How Zinc, Cadmium and Mercury Pollutes our Environment?
Like zinc and mercury, cadmium is not a natural air pollutant but occurs in air as a result of industrialization and human activities. Some major sources of emission of cadmium in air include the metal industries engaged in extraction, refining, electroplating and welding of cadmium- containing materials, and in the refining of zinc, lead and copper.
Some cadmium can also be released into the air during the manufacture of pesticides and phosphate fertilizers and plants are known to be able to absorb cadmium from soils.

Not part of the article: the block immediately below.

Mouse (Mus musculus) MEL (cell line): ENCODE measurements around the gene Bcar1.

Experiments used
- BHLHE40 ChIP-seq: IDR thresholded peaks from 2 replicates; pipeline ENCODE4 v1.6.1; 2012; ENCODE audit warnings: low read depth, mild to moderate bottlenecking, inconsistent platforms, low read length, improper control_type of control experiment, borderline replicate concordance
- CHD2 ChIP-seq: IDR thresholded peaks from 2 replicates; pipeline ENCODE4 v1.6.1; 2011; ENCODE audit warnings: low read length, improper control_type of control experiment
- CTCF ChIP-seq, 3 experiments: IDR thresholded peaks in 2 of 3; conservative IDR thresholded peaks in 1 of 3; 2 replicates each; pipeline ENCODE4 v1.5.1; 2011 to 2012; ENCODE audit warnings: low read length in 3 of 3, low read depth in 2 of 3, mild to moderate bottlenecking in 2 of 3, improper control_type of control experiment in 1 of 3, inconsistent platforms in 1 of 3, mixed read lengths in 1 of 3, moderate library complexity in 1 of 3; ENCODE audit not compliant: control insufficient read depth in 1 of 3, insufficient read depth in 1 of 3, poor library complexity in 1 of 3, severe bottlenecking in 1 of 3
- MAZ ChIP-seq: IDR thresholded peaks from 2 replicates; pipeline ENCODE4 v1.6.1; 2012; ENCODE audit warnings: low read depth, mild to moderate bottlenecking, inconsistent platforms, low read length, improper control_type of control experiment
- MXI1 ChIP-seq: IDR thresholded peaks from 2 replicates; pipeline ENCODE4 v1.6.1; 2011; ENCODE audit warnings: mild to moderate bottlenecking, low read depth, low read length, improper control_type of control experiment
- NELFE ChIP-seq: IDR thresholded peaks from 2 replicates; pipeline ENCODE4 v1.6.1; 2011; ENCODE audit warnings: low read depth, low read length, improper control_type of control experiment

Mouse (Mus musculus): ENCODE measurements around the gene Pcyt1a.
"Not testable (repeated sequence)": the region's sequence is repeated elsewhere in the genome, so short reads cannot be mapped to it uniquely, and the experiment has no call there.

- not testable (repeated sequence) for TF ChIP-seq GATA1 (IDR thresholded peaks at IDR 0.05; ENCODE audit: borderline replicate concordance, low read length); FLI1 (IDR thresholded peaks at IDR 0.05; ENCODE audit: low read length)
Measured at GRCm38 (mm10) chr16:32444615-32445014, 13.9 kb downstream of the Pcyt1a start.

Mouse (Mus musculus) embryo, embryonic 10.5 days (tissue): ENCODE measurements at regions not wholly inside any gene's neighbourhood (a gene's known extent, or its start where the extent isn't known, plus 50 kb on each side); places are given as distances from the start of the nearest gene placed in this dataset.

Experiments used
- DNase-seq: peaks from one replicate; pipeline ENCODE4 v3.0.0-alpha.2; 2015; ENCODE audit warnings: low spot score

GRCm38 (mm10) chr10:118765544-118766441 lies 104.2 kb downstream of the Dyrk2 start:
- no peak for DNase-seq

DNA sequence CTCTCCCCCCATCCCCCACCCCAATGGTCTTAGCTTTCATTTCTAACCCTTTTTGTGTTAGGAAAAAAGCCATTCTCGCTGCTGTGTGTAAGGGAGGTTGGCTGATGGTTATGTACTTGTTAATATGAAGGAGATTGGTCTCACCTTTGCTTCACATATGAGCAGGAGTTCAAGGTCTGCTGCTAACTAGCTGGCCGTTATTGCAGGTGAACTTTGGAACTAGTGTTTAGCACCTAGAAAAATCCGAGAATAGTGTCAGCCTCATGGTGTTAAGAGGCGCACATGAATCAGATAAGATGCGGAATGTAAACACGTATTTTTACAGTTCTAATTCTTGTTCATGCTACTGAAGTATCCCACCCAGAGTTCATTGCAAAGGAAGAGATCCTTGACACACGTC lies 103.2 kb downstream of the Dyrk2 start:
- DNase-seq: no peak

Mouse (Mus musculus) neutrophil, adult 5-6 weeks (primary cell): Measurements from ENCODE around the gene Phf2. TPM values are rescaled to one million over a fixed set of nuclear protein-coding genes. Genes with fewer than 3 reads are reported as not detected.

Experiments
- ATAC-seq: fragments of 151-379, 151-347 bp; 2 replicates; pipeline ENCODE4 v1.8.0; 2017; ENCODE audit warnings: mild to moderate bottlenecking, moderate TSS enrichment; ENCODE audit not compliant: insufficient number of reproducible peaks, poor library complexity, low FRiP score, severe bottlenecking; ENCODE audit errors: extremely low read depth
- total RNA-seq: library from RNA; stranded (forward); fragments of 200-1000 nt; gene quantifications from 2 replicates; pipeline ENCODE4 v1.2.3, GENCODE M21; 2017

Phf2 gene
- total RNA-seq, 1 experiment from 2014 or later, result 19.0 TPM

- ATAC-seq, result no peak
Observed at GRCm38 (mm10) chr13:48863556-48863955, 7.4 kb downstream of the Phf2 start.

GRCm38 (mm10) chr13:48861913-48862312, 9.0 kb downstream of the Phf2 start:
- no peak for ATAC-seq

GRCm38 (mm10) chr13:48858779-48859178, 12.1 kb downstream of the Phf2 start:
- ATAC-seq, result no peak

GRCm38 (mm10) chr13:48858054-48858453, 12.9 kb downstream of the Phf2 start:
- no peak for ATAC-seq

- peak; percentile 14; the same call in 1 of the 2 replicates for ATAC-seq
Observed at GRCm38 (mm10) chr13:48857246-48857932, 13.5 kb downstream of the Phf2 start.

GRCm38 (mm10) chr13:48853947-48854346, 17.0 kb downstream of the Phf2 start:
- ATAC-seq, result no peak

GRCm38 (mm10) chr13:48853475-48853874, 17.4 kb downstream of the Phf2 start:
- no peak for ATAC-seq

Mercury is volatile, is found in rocks and soils, and is undoubtedly present in the air as a contaminant, largely as a result of human activities such as the use of mercury-containing fungicides, paints and cosmetics.
Safety limits for mercury are not known, but less than 0.1 µg/m3 of organic mercury may be permissible provided that no methylmercury is allowed at all.